Baobab: Social Impact
Drought-stricken Upper East Ghana where Aduna’s baobab fruit supply chain is based, is one of the most remote areas in rural Africa. Here, 90% of people live in extreme poverty and hunger and malnutrition is rife. The women in Upper East are particularly marginalised – with no rights to land or property and high illiteracy levels.
Families produce their own food to survive but they aren’t able to grow crops during the long dry season. There are few ways in which women can earn an income with their choices limited to collecting firewood which does not pay well and damages the environment – or spending large chunks of the year away from home.
EMPOWERING WOMEN THROUGH BAOBAB
One of the few rights women have is ownership of the trees and their produce. This includes baobab trees, which grow wild in the most remote, rural parts of 32 African countries. The baobab is a prehistoric species which has adapted to its environment over time, enabling it to survive in the African savannah where all around is dry and arid. Its fruit is one of the most nutrient-dense in the world - a rich source of vitamin C, almost 50% fibre and high in antioxidants - a genuine, 100% natural superfood.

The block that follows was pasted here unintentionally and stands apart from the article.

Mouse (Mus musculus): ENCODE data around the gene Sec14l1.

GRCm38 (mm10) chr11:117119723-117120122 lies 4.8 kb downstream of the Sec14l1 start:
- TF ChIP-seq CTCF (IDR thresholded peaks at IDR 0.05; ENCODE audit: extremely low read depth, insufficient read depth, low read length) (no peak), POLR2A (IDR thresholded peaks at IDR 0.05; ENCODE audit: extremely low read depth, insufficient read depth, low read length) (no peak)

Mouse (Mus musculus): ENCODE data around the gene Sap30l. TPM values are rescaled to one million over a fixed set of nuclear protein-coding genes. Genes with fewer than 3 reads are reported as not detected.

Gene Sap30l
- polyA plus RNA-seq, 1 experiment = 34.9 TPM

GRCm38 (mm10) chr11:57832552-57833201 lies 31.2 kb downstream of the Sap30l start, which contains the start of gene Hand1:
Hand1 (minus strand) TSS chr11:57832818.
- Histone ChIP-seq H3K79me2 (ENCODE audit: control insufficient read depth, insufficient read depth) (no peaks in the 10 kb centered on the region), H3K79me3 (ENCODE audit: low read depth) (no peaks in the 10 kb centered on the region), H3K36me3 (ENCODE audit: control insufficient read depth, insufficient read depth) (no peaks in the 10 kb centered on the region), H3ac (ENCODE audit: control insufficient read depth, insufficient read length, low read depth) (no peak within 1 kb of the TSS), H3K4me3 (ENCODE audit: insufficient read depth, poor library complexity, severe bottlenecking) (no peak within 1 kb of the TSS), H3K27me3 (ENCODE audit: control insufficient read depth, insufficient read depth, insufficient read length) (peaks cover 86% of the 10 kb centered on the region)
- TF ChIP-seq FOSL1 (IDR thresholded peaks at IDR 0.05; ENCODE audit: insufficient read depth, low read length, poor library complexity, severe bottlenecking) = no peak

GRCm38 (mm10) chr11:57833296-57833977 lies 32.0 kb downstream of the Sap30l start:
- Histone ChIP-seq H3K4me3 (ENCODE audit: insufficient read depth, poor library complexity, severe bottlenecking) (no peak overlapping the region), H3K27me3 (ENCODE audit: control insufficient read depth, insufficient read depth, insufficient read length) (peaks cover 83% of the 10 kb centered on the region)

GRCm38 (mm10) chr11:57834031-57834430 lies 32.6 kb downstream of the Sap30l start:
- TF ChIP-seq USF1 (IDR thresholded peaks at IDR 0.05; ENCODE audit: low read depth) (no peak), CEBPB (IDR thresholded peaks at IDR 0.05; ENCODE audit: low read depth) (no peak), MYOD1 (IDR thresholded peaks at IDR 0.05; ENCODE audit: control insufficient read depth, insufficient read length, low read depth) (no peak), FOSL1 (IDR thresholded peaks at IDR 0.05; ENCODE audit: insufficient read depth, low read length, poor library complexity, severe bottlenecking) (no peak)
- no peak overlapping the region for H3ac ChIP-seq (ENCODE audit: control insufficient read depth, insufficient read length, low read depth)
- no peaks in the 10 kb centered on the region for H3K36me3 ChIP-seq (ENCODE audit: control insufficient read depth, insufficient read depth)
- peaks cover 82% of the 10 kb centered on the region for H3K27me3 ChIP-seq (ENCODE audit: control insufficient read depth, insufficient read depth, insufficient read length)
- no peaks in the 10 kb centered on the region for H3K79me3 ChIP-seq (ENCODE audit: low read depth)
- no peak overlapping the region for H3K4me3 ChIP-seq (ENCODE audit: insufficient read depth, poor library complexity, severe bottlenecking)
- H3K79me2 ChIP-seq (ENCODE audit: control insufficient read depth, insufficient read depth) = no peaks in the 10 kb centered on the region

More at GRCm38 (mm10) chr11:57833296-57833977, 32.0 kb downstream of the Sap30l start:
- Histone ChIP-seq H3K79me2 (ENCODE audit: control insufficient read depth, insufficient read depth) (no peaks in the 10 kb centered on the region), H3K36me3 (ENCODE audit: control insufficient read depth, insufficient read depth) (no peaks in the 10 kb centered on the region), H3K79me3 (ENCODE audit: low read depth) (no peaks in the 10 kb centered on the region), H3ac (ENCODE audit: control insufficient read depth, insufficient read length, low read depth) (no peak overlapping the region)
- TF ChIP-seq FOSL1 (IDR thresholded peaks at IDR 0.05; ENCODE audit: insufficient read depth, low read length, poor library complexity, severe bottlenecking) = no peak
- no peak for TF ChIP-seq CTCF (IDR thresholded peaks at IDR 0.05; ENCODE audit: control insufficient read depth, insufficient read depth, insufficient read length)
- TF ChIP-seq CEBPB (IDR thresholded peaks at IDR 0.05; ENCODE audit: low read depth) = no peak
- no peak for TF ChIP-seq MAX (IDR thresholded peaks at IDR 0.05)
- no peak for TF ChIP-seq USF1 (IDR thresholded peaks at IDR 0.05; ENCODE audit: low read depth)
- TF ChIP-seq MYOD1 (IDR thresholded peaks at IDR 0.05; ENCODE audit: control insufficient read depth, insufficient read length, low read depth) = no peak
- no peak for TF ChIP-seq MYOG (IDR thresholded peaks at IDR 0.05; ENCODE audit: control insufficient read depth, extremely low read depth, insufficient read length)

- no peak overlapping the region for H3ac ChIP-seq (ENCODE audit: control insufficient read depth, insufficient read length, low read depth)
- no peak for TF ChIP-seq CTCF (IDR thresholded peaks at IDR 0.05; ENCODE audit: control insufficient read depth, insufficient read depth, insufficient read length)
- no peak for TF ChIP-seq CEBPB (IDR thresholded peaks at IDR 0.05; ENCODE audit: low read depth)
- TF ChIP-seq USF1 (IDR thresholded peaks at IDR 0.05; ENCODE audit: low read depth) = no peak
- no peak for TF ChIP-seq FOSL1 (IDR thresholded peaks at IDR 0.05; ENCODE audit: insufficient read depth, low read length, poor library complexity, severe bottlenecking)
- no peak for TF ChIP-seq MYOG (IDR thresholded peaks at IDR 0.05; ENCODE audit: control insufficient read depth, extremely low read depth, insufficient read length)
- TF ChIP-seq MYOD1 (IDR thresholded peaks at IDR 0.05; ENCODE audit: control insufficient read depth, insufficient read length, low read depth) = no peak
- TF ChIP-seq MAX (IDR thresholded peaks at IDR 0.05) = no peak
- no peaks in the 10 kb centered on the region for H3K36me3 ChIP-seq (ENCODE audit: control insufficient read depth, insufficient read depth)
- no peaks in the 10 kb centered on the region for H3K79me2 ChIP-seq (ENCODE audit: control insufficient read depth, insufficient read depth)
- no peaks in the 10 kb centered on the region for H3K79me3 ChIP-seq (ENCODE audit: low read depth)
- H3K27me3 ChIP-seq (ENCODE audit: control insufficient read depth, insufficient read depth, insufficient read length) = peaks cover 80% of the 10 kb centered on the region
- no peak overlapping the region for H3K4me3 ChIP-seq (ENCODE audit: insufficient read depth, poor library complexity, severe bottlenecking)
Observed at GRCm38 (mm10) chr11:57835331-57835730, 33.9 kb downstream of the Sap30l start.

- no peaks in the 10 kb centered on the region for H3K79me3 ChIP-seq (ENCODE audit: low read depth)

Empowering women to harvest and process their baobab fruits, which ripen in the dry season, provides a much needed source of income at a critical time of year.
Over 900 women producers in Upper East Ghana are already working with Aduna to harvest their baobab fruits. A further 200 women are also employed in our processing centre, receiving transformative additional income streams.
Our case studies have shown an increase in annual income from £9 to £119, enabling the women to provide food, education, healthcare and other basic needs for their families. While it may not seem like a lot in the West, for families living a subsistence lifestyle, this additional income is truly transformative.
There are 800,000 women in Ghana – and 10 million across Africa – who can provide baobab fruit from the existing crop alone, which grows so abundantly, it currently goes mainly to waste.
All we have to do is keep creating the demand - which is where Aduna's #MakeBaobabFamous campaign comes in.
WATCH: ONE RURAL HOUSEHOLD
This beautiful two minute film shows the impact baobab can have on just one household in rural Africa.
Meet Matilda Avoadochega, a member of the Abolo Women Group. Matilda lives with her 3 children and 2 grandchildren, and is just one of the women producers we are working with in Northern Ghana.